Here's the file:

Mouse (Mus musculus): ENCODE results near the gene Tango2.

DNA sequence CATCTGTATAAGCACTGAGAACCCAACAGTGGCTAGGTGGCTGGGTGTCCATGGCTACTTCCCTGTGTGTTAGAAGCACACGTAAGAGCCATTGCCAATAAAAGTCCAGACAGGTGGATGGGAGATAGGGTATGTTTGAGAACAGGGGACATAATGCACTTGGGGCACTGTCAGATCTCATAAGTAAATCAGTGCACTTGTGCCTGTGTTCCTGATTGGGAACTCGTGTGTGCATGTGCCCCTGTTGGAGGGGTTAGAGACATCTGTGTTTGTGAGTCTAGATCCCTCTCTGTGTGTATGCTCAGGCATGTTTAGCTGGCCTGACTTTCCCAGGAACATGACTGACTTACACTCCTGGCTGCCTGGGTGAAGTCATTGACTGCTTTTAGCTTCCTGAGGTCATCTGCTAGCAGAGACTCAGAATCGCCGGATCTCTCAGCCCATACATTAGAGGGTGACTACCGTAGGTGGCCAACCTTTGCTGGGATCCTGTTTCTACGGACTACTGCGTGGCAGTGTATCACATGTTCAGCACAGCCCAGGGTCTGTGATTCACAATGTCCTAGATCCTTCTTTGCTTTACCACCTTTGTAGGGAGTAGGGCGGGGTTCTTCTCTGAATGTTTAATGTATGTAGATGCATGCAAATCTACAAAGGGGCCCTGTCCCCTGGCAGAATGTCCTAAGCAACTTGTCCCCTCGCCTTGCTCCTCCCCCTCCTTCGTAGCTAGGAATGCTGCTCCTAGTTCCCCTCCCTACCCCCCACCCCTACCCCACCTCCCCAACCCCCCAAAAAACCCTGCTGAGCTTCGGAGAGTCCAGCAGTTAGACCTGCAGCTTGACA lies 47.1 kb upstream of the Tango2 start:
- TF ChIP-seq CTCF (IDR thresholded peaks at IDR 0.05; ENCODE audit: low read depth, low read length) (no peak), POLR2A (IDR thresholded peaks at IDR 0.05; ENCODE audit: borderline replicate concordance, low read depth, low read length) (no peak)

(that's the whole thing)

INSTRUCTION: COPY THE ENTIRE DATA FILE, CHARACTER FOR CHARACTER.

Mouse (Mus musculus): ENCODE results near the gene Tango2.

DNA sequence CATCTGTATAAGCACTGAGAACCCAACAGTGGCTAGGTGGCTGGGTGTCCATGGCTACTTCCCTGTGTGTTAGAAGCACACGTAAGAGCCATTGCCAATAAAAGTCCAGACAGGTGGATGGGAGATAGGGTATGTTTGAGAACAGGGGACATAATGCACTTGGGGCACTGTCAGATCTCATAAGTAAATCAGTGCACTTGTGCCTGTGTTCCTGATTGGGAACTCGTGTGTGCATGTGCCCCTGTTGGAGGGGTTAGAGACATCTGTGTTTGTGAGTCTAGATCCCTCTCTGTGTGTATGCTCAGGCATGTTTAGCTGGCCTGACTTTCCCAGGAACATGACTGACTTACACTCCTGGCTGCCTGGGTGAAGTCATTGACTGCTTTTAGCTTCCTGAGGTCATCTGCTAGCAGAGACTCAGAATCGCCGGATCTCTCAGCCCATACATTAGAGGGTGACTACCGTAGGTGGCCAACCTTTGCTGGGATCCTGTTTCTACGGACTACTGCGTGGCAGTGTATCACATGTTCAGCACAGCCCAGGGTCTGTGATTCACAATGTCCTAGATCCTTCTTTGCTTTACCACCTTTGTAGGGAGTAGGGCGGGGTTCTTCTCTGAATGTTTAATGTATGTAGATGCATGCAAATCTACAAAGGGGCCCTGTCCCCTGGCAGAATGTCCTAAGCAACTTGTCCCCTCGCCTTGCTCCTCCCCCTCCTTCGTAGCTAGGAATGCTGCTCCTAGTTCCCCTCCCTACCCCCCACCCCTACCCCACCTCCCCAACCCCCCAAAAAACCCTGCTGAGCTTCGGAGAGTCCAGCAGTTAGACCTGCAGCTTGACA lies 47.1 kb upstream of the Tango2 start:
- TF ChIP-seq CTCF (IDR thresholded peaks at IDR 0.05; ENCODE audit: low read depth, low read length) (no peak), POLR2A (IDR thresholded peaks at IDR 0.05; ENCODE audit: borderline replicate concordance, low read depth, low read length) (no peak)